In connection with the settlement of a divorce action involving another client, respondent failed to prepare a quitclaim deed on the client's behalf for the better part of six months (see Rules of Professional Conduct [22 NYCRR 1200.0] rules 1.3 [a], [b]), thereby delaying resolution of the matter and prompting the client's estranged spouse to move to hold respondent's client in contempt (see Rules of Professional Conduct [22 NYCRR 1200.0] rule 1.1 [c] [2]). Despite Supreme Court's ensuing determination that preparation of the deed was respondent's responsibility, respondent nonetheless failed to perform this task before the next scheduled court appearance (see Rules of Professional Conduct [22 NYCRR 1200.0] rules 1.3 [c]) and instead sought leave of the court to withdraw. Respondent also billed the client for his time spent "trying to extricate [himself] from representing [her]" (see Rules of Professional Conduct [22 NYCRR 1200.0] rules 1.5 [a]) and made misrepresentations to the client about the fee arbitration process, including that fee arbitration would not be binding upon him (see Rules of Professional Conduct [22 NYCRR 1200.0] rule 8.4 [c]; Rules of Chief Admin of Cts [22 NYCRR] § 137.2 [a]). It has also been stipulated that respondent failed to appear on a rescheduled appearance in this matter, sending another attorney in his stead who asserted that respondent was in Pennsylvania on another matter. Supreme Court later determined that respondent's assertion of a conflict was inaccurate and made in an attempt to mislead the court (see Rules of Professional Conduct [22 NYCRR 1200.0] rules 8.4 [c], [d], [h]). Respondent also failed to provide this client with billing statements at least every 60 days (see Rules of Procedure for Attorneys in Domestic Relations Matters [22 NYCRR] § 1400.3, ¶9), and admits that he provided a loan to the client during the course of his representation (see Rules of Professional Conduct [22 NYCRR 1200.0] rules 1.8 [e]).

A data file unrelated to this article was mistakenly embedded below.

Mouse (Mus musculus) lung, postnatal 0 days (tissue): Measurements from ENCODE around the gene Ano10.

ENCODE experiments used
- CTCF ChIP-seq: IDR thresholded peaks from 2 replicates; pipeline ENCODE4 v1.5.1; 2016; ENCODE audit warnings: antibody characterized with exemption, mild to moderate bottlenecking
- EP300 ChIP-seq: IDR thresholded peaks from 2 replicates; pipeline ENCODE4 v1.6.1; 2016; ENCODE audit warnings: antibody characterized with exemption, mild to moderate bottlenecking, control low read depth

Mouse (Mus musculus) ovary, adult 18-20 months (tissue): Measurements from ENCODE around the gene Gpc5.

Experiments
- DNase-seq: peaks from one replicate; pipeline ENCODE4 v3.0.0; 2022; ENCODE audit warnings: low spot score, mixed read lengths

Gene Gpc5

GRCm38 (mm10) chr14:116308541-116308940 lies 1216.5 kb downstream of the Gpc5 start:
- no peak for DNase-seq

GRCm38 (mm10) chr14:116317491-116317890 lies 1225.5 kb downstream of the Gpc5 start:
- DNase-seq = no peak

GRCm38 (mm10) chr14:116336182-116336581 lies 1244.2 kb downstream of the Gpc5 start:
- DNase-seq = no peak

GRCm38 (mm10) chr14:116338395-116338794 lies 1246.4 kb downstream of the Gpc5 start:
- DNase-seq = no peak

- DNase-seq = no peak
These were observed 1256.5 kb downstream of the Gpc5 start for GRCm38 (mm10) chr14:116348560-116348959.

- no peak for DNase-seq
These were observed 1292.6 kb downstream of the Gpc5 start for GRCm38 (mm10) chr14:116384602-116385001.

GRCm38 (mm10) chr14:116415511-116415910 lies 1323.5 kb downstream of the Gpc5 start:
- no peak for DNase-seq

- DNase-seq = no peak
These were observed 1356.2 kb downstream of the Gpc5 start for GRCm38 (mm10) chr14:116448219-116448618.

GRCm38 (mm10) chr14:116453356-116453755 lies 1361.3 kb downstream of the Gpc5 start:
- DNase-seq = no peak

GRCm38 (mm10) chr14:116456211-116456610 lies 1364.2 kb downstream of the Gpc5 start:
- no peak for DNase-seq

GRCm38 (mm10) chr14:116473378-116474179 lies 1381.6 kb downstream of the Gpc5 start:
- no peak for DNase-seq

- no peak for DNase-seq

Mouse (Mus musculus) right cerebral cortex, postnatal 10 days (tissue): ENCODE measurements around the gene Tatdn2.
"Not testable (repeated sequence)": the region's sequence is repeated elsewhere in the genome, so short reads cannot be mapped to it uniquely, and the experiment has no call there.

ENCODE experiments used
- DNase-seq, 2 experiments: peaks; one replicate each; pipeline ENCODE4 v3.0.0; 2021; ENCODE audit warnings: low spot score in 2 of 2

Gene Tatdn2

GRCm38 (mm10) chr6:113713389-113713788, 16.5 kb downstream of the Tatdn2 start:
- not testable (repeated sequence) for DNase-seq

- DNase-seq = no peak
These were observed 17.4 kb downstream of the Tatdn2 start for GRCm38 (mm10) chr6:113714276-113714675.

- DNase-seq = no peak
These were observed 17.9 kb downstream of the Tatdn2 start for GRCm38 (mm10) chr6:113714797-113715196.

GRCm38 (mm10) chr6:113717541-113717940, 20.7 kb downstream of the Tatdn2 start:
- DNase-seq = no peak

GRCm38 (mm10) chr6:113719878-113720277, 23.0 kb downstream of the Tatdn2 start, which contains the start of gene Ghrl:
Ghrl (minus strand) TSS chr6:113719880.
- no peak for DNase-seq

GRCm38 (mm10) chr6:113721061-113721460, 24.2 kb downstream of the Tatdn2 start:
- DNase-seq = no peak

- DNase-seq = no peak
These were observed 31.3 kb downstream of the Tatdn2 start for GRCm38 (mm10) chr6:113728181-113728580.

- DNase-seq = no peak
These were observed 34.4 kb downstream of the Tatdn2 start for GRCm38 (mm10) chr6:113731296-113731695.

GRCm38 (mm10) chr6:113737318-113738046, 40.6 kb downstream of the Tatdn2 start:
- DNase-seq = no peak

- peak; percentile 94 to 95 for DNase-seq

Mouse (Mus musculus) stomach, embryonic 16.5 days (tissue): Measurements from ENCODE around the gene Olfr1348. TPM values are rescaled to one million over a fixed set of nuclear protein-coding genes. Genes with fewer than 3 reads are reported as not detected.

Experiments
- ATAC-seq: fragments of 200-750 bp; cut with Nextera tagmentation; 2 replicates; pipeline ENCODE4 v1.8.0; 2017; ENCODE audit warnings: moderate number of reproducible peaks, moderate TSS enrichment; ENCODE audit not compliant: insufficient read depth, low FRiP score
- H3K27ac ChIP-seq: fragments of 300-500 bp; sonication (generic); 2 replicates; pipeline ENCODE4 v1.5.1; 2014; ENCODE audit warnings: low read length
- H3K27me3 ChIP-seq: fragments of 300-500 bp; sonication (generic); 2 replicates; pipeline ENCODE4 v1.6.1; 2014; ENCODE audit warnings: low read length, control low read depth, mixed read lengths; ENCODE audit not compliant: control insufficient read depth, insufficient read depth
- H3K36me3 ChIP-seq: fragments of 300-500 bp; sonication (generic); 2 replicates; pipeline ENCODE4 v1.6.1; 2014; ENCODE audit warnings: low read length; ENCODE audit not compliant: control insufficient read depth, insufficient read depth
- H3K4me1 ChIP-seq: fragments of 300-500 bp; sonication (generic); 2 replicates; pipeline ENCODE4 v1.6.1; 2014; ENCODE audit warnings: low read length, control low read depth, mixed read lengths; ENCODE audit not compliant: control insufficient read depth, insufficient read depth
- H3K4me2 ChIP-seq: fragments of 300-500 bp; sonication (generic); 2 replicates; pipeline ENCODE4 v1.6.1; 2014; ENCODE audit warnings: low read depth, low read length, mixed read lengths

Next, in connection with respondent's participation in an estate matter that previously came before this Court (Matter of Walker, 124 A.D.3d 970');">124 A.D.3d 970 [2015]), the parties have stipulated that respondent provided incompetent representation (see Rules of Professional Conduct [22 NYCRR 1200.0] rule 1.1 [a]), improperly limited the scope of his representation (see Rules of Professional Conduct [22 NYCRR 1200.0] rule 1.2 [c]), failed to consult with the client about the means by which the client's objectives would be accomplished (see Rules of Professional Conduct [22 NYCRR 1200.0] rule 1.4 [a] [2]), failed to promptly deliver client property (see Rules of Professional Conduct [22 NYCRR 1200.0] rule 1.15 [c] [4]), made false statements to a tribunal (see Rules of Professional Conduct [22 NYCRR 1200.0] rules 3.3 [a]) and engaged in conduct involving misrepresentation (see Rules of Professional Conduct [22 NYCRR 1200.0] rules 8.4 [c]). Specifically, respondent made conflicting representations to this Court and Surrogate's Court regarding his drafting of a will for the decedent, did not personally communicate with the decedent concerning the will and failed to safeguard notes of the decedent in which the decedent expressed his testamentary wishes.